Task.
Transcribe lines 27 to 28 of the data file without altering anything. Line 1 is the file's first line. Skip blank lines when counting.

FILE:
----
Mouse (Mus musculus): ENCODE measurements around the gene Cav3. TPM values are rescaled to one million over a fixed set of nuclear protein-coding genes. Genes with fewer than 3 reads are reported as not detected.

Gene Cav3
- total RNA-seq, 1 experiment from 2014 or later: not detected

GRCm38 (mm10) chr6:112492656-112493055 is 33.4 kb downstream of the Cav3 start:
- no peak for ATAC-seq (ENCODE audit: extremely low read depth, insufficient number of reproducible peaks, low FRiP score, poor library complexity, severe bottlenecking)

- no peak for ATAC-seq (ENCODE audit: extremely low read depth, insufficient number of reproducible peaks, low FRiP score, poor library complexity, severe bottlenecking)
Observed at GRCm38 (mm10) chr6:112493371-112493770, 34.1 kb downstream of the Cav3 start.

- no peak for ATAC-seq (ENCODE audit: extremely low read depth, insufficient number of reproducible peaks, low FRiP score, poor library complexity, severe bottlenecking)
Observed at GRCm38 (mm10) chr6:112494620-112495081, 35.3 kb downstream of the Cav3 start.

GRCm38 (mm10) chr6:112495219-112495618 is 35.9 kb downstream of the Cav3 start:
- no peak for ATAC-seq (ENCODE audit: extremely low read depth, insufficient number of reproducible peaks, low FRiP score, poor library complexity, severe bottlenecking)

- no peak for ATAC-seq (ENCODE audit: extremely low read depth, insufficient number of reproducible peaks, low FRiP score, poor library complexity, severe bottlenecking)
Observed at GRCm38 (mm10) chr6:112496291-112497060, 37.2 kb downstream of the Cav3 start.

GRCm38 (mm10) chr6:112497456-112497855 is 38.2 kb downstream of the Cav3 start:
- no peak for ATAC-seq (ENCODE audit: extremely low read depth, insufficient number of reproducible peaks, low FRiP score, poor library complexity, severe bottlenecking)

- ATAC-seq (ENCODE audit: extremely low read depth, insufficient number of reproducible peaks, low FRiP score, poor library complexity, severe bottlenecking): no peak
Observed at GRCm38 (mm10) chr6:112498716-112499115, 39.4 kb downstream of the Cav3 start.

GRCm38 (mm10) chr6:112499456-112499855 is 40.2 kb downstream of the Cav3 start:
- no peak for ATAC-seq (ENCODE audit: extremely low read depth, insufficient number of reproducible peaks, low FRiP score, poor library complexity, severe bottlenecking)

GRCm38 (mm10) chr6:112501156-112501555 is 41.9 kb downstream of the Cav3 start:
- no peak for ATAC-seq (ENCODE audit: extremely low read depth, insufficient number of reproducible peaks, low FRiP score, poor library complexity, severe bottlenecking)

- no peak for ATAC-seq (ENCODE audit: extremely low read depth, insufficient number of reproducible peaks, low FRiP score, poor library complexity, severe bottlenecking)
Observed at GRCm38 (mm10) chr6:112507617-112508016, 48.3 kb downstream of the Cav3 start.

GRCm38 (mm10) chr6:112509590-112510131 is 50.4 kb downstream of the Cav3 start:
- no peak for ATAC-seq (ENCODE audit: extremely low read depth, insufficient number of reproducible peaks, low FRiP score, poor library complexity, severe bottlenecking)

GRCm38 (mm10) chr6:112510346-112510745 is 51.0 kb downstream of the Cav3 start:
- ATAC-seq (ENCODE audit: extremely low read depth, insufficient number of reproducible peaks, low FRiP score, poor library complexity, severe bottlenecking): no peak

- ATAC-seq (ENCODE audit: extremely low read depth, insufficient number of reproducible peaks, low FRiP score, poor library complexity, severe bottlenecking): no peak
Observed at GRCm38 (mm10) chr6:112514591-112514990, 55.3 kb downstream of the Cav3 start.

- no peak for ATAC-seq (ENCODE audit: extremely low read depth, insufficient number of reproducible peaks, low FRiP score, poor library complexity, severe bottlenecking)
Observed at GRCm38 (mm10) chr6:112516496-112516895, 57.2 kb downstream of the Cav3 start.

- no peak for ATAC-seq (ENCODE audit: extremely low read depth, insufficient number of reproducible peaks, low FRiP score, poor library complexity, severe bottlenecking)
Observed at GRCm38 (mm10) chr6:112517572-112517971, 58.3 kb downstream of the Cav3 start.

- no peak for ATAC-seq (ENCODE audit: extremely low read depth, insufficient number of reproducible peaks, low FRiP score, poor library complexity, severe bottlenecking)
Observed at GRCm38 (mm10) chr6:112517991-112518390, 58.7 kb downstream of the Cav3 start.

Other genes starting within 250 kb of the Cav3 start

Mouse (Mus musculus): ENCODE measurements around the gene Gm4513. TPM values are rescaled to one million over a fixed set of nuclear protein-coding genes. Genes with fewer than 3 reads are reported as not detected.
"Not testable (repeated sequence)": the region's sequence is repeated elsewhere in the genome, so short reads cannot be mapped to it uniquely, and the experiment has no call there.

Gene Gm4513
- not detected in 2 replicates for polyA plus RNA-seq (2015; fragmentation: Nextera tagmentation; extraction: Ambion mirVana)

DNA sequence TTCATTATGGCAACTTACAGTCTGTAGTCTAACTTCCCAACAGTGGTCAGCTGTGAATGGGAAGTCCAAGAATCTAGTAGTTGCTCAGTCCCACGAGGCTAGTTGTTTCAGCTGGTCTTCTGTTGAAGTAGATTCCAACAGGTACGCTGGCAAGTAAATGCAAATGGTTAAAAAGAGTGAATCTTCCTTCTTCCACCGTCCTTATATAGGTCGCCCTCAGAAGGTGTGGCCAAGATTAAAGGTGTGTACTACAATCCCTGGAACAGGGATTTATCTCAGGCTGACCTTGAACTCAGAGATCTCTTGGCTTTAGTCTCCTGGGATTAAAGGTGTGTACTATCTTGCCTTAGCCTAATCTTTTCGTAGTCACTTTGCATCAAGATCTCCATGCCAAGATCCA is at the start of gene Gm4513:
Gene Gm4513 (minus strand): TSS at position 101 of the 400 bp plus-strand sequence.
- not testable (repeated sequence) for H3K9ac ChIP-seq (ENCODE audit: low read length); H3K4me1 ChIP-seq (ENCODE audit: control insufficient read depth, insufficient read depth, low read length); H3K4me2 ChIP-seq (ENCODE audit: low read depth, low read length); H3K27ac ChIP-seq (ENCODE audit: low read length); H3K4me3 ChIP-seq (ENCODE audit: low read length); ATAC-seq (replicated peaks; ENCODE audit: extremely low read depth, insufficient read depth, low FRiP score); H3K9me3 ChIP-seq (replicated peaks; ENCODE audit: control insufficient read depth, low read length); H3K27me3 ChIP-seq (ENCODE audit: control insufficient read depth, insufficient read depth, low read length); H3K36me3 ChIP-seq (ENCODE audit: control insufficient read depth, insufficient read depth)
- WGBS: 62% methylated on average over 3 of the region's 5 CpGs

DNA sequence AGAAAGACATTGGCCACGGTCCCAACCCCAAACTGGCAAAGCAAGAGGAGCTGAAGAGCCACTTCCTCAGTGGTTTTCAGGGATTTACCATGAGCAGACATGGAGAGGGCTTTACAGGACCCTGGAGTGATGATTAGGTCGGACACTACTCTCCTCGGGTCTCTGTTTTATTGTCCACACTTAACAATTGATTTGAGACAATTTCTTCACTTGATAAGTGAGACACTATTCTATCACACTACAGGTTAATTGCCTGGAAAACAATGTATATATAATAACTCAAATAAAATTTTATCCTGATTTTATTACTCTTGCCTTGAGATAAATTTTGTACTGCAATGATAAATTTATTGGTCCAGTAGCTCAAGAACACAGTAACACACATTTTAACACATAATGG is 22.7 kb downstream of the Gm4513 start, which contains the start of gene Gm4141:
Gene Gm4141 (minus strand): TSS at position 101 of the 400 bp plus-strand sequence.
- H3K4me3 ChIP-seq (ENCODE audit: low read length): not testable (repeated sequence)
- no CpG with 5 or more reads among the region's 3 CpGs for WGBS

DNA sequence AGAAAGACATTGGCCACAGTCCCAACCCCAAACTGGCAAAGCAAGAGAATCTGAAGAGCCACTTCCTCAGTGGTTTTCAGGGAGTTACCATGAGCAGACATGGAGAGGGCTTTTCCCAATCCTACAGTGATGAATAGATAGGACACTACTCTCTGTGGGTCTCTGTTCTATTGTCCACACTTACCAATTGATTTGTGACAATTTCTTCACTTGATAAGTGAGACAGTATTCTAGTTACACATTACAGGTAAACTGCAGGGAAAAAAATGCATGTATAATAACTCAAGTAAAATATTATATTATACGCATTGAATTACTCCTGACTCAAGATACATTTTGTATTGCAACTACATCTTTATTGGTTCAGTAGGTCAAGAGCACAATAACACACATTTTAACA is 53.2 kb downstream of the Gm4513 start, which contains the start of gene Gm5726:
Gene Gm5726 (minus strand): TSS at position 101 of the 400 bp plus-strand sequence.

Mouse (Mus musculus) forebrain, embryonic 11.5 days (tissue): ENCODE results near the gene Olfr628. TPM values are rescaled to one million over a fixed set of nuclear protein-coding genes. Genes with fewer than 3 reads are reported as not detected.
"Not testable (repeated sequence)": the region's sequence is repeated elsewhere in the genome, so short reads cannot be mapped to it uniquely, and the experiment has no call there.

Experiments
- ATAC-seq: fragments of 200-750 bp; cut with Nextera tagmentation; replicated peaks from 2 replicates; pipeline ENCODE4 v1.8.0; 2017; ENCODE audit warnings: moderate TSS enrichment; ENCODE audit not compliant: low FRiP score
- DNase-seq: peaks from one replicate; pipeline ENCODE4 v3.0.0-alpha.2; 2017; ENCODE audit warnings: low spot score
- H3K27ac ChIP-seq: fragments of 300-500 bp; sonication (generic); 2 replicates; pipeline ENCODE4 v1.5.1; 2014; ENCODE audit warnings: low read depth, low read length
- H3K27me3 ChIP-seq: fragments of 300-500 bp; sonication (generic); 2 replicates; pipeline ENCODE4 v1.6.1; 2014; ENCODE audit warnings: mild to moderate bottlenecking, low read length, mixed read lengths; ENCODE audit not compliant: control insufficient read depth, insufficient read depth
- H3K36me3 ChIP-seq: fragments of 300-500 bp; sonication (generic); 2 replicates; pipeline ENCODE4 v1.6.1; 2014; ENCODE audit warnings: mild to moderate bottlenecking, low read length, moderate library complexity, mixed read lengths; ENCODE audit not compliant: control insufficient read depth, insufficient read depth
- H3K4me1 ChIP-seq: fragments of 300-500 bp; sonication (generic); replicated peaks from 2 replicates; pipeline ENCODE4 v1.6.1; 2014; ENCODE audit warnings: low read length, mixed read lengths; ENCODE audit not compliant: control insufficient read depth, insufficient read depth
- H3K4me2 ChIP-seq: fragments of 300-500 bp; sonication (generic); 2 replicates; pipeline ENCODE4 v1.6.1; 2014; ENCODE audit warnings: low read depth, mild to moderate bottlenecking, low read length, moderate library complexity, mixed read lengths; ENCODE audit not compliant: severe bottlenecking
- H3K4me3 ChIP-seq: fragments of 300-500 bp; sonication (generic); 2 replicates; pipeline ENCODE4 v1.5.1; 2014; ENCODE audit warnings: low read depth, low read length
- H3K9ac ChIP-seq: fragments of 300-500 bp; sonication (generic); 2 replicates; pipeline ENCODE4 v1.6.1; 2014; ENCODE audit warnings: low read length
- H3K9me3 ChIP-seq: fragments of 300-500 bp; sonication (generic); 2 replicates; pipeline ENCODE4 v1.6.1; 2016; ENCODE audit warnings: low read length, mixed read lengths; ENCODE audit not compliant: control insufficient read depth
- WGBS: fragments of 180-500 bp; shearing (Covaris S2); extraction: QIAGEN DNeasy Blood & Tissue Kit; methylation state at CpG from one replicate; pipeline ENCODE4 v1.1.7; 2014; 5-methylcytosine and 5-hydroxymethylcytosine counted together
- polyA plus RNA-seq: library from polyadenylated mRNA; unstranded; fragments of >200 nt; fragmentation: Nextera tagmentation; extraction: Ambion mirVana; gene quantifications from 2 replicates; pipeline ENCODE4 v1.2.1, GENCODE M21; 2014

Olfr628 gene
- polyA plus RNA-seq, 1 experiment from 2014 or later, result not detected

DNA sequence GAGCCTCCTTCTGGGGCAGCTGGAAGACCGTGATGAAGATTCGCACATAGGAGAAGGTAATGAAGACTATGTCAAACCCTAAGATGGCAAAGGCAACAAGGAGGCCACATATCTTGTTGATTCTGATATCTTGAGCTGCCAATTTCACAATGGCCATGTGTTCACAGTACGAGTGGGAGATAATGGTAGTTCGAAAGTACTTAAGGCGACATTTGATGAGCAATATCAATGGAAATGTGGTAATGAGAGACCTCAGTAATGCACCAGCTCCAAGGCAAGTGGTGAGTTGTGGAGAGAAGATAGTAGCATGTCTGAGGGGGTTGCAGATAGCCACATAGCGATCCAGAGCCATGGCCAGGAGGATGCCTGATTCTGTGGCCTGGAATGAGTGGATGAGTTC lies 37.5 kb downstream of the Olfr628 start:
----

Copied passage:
- ATAC-seq (ENCODE audit: extremely low read depth, insufficient number of reproducible peaks, low FRiP score, poor library complexity, severe bottlenecking): no peak

- ATAC-seq (ENCODE audit: extremely low read depth, insufficient number of reproducible peaks, low FRiP score, poor library complexity, severe bottlenecking): no peak